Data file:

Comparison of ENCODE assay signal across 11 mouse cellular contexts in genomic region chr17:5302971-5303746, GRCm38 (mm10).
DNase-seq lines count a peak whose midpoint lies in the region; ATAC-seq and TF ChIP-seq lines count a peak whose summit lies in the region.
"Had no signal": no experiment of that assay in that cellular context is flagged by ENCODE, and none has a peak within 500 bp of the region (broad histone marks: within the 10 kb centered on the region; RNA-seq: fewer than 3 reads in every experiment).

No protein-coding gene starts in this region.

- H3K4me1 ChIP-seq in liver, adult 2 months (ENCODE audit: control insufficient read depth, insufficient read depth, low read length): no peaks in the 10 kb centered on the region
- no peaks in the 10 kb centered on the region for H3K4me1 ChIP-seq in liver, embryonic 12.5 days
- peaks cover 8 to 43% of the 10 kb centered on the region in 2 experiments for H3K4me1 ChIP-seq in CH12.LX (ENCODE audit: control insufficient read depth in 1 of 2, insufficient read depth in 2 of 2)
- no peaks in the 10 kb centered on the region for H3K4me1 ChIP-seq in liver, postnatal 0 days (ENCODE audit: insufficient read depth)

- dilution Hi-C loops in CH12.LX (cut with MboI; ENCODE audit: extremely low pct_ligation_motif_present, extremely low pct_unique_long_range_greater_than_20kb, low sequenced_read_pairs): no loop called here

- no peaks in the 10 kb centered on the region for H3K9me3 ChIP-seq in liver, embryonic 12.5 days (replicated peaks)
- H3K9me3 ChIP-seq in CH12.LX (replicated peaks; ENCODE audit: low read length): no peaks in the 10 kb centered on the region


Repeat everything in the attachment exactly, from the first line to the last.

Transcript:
Comparison of ENCODE assay signal across 11 mouse cellular contexts in genomic region chr17:5302971-5303746, GRCm38 (mm10).
DNase-seq lines count a peak whose midpoint lies in the region; ATAC-seq and TF ChIP-seq lines count a peak whose summit lies in the region.
"Had no signal": no experiment of that assay in that cellular context is flagged by ENCODE, and none has a peak within 500 bp of the region (broad histone marks: within the 10 kb centered on the region; RNA-seq: fewer than 3 reads in every experiment).

No protein-coding gene starts in this region.

- H3K4me1 ChIP-seq in liver, adult 2 months (ENCODE audit: control insufficient read depth, insufficient read depth, low read length): no peaks in the 10 kb centered on the region
- no peaks in the 10 kb centered on the region for H3K4me1 ChIP-seq in liver, embryonic 12.5 days
- peaks cover 8 to 43% of the 10 kb centered on the region in 2 experiments for H3K4me1 ChIP-seq in CH12.LX (ENCODE audit: control insufficient read depth in 1 of 2, insufficient read depth in 2 of 2)
- no peaks in the 10 kb centered on the region for H3K4me1 ChIP-seq in liver, postnatal 0 days (ENCODE audit: insufficient read depth)

- dilution Hi-C loops in CH12.LX (cut with MboI; ENCODE audit: extremely low pct_ligation_motif_present, extremely low pct_unique_long_range_greater_than_20kb, low sequenced_read_pairs): no loop called here

- no peaks in the 10 kb centered on the region for H3K9me3 ChIP-seq in liver, embryonic 12.5 days (replicated peaks)
- H3K9me3 ChIP-seq in CH12.LX (replicated peaks; ENCODE audit: low read length): no peaks in the 10 kb centered on the region